Infrared Portraiture? Why Not.

Today’s Post by Mark Toal

IR port Tucson 2 Somewhere I read that Infrared photography is not good for portraits. Skin tones can look strange and eyes will be black was the usual reason given. By accident last week I found this is another rule that can be broken.

I was shooting with a photo class in Tucson, Arizona when one of the class member’s camera battery died. I loaned him the battery from my camera, which left me to shoot with my Panasonic Lumix GX7 that was recently converted to infrared by LifePixel.

I started with the portrait of the model with her eyes closed since I assumed that her eyes would come out dark. When I went to shoot the other model the other students weren’t crazy about my wanting her to close her eyes so I just shot normally. I was surprised when I saw the images that her eyes not only look good but are an important part of the photo.

IR port blonde



From the research that I’ve done it seems that the bright Arizona sun caused her pupils to be smaller which is where the dark area is. If I had been shooting in a darker scene where the pupils were more dilated I would have gotten darker eyes.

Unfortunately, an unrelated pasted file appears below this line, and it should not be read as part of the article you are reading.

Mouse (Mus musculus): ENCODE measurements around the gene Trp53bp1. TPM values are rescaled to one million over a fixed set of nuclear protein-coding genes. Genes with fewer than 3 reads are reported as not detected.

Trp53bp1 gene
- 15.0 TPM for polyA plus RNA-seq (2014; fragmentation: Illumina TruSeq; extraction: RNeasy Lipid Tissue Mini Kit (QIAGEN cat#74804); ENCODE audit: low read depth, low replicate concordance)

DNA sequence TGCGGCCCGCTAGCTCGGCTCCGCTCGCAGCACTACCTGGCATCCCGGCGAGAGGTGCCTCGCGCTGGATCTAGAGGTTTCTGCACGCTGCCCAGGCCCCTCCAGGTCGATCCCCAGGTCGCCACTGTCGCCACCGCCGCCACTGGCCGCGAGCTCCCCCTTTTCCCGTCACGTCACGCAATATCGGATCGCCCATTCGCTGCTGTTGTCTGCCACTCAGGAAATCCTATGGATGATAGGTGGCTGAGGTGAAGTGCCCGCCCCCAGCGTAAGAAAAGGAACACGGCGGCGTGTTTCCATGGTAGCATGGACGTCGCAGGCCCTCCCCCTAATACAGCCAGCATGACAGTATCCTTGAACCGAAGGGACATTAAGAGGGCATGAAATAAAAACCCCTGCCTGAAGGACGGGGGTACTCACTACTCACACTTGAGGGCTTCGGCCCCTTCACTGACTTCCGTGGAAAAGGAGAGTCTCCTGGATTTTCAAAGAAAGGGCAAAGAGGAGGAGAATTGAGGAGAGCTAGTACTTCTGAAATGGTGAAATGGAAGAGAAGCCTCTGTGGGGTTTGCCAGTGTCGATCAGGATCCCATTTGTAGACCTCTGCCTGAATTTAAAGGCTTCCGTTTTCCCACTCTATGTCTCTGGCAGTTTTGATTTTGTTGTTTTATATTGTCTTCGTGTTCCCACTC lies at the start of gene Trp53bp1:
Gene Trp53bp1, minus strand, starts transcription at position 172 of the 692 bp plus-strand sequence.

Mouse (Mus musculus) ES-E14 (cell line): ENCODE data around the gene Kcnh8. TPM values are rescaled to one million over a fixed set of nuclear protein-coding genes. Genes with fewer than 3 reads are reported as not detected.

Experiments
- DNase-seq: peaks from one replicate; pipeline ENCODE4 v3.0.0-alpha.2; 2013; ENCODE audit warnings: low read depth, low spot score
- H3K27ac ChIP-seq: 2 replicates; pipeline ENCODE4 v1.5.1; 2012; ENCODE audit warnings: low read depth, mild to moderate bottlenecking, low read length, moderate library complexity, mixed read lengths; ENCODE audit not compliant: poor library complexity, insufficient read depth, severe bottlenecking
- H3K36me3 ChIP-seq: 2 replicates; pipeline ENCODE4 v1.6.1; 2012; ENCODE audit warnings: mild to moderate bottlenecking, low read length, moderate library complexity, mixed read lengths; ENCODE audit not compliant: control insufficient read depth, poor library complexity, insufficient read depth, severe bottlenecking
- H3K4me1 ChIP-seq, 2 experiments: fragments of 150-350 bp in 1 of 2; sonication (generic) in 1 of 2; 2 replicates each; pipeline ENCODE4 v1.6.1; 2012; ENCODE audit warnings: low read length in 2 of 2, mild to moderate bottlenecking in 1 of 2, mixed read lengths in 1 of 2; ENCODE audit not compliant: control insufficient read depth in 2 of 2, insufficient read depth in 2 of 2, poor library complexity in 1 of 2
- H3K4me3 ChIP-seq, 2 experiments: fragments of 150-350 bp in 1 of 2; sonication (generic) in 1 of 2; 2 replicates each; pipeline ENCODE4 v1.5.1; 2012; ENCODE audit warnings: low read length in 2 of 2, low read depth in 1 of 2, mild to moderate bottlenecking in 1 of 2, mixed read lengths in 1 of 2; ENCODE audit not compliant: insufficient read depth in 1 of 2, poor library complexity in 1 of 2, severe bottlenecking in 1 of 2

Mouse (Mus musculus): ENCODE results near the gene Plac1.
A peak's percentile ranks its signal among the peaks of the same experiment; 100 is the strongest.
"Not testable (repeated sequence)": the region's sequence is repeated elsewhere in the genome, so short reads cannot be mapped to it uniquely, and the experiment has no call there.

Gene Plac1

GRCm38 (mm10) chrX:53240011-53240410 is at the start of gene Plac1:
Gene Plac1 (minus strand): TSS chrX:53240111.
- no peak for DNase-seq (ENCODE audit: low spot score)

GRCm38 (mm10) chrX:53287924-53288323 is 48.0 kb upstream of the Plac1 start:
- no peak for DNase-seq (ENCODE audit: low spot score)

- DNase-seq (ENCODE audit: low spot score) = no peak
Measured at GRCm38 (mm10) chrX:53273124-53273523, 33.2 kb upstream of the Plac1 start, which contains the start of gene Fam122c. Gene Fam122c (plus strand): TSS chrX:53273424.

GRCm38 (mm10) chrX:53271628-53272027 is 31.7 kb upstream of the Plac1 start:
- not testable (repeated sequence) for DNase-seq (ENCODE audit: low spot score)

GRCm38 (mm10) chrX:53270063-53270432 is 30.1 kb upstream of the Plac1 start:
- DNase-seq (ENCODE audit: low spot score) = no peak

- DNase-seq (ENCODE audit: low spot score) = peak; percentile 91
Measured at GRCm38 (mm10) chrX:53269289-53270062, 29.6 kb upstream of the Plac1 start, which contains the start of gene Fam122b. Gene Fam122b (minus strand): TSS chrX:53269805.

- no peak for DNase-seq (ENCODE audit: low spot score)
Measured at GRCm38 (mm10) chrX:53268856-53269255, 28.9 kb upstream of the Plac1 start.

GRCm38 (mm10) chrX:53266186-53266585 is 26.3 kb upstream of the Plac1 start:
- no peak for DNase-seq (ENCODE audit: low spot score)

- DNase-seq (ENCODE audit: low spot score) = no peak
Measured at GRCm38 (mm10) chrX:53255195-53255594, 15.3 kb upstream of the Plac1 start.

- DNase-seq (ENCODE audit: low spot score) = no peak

You can try infrared photography for yourself by having one of your old cameras that’s just sitting around gathering dust converted to IR-only operation. And by using the coupon code “farace” at LifePixel, You can save some processing time when having your camera converted to infrared by them.

This coming Monday, March 14, you can read Joe’s take on infrared portraiture, on our sister site ‘Saving the World, One Pixel at a Time.” The link is; be sure to visit on Monday.



Joe’s book, “The Complete Guide to Infrared Photography” is currently out of print but you can get an affordable used copy or not-so-affordable new copies of the book from